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Ironically, however, onerous take-or-pay contracts that lock producers into an expense which cannot be downgraded could prove to be a bonus to the coking coal sector in the long run.
“There is no doubt that producers are continuing to produce coking coal even when it is uneconomic, because of the financial burden of the take-or-pay deals,” one producer told Steel First.
“If they were not carrying these contracts on their books, there is no doubt that production at many mines would have been scaled back months ago,” he added.
Take-or-pay contracts are invaluable to producers when prices and demand are good, as they ensure infrastructure access.
With Australia’s premier coking coal producing region, the Bowen Basin, some hundreds of kilometres from port and accessible only by rail, access such as this is as good as money in the bank – when demand and prices are good.
Producers which have excess capacity can still cash in on the contracts by selling their capacity to other producers.
However, when demand is depressed, producers are reluctant to relinquish their take-or-pay contracts as they run the risk of being locked out of the system.
In short, it is better to pay for the capacity and not use it, than to lose it and be locked out of the market when prices and demand improve.
“There are two driving forces for producers right now, outside of demand and prices,” a former employee with a major producer said.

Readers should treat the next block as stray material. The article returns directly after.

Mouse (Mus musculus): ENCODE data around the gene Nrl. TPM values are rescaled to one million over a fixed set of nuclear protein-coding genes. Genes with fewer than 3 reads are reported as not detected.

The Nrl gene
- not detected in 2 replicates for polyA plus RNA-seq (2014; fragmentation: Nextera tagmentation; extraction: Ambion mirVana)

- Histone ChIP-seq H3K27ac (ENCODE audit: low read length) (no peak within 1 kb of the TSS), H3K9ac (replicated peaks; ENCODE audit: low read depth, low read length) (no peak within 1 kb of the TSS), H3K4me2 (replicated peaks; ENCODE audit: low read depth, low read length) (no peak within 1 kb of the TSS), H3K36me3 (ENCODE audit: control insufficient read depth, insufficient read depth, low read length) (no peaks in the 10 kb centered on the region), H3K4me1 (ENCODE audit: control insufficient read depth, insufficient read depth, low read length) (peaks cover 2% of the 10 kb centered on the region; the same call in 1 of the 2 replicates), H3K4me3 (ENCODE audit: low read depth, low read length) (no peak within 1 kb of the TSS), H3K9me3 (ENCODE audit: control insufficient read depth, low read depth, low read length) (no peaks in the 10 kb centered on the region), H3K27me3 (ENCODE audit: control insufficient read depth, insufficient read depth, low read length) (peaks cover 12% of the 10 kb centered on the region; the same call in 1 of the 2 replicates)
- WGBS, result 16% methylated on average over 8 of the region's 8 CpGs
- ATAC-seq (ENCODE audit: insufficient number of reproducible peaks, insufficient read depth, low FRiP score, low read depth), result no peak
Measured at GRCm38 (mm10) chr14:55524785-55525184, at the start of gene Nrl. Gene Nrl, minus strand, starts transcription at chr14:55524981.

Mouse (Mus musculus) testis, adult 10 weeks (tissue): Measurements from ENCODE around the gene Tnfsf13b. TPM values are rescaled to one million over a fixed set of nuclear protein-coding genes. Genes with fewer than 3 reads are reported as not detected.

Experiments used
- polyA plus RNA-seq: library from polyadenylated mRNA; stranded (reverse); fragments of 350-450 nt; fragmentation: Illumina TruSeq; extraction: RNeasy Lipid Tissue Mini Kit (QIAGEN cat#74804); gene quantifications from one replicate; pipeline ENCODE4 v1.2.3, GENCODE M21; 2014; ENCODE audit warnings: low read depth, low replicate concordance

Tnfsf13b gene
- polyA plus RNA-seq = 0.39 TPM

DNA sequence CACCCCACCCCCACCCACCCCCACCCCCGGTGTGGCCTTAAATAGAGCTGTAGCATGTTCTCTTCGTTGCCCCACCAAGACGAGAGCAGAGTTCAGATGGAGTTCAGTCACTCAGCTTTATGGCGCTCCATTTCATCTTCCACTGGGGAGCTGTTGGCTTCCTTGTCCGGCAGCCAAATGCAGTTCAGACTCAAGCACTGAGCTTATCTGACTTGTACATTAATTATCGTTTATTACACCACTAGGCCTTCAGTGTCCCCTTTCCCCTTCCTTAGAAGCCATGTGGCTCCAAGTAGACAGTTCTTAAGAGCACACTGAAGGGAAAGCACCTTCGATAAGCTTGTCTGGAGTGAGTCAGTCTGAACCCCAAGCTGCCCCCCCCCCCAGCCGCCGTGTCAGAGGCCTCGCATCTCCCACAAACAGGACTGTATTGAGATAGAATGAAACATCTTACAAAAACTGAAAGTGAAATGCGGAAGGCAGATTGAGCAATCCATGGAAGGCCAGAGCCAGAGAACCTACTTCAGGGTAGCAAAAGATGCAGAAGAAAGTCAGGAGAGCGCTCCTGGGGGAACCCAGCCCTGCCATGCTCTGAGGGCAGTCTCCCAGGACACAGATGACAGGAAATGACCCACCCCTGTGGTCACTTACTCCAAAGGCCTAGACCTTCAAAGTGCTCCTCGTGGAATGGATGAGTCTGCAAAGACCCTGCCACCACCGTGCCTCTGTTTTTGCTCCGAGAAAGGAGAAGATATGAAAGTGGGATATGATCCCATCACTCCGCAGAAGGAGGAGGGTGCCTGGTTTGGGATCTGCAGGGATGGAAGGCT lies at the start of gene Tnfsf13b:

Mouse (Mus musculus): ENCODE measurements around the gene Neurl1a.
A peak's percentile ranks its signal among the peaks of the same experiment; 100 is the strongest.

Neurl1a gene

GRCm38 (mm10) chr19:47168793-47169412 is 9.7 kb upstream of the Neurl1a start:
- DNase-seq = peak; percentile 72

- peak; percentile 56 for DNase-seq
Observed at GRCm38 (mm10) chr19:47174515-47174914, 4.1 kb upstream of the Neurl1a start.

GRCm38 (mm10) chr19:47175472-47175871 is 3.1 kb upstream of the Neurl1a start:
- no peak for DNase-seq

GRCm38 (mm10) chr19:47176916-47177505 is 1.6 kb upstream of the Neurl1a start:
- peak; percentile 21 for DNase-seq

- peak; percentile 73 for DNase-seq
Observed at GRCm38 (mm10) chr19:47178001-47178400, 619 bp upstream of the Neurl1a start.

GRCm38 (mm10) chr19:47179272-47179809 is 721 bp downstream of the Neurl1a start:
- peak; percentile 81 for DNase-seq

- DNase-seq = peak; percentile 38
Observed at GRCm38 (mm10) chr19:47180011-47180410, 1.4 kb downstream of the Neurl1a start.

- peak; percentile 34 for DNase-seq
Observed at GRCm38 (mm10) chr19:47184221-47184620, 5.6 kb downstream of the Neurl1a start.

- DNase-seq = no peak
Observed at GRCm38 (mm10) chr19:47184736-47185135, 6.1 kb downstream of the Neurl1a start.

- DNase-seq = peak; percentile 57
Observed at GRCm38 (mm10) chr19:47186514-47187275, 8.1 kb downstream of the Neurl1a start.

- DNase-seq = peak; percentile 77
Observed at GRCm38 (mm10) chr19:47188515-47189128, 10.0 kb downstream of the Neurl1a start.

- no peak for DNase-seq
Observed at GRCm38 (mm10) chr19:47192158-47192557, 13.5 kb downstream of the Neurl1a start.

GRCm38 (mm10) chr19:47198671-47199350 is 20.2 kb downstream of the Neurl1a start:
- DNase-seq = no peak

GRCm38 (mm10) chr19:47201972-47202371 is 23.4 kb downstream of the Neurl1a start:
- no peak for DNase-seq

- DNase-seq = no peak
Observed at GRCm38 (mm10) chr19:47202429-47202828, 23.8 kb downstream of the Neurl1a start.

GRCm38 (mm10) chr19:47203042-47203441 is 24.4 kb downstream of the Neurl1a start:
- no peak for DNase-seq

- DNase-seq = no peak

“Companies are ramping up production to help reduce their per-unit costs, but the take-or-pay contracts are also, to some extent, artificially propping up production,” he said.
“Producers have been taking the hit to their bottom line in order to retain infrastructure access. While this has been a financial burden in recent months, it also places them in a good position to take advantage quickly of any uptick in demand. Producers need to be an optimistic lot,” he added.
“But if prices don’t recover substantially, and soon, you have to expect that there will indeed be production cutbacks at standard-quality operations,” he concluded. “You can only take a loss for so long.”
Market sources have warned that high-cost, standard-volatility coking coal operations were in real danger of having to cut back production sooner rather than later. Many junior miners fall into that bracket.
“At the moment, for the larger producers, the large mines are shouldering the losses being incurred by their smaller mines,” a broker said. “It is obvious in this market, under this scenario, that the juniors have quite simply no chance of getting [projects] up right now.”
Mitch Jakeman, associate director at China House Consultancy, agrees with this conclusion.
“Greenfield projects have no chance in this market,” Jakeman said, adding that the squeeze on the sector had seen a number of quality coking coal assets put up for sale.
“Juniors need to have a really good coking coal product or there is no point progressing with their projects,” a miner said. “A lot of projects have been shelved by the majors, and I don’t see a lot of movement from the juniors to get their projects up.”
Junior miners contacted by Steel First declined to comment.
“The juniors will keep talking-up their projects because they have to – and they should,” the broker said.
“But you really have to take what the juniors say with a grain of salt, because it’s not a good market for them and they are obviously trying to promote their business,” he added.
“It simply is not a market conducive to getting a new project up,” he concluded. “The economic fundamentals simply do not support it.”
In Australia, infrastructure projects are largely financed on the back of take-or-pay contracts. Under such agreements, junior producers sign up port and rail capacity for which they must pay, whether they use it or not.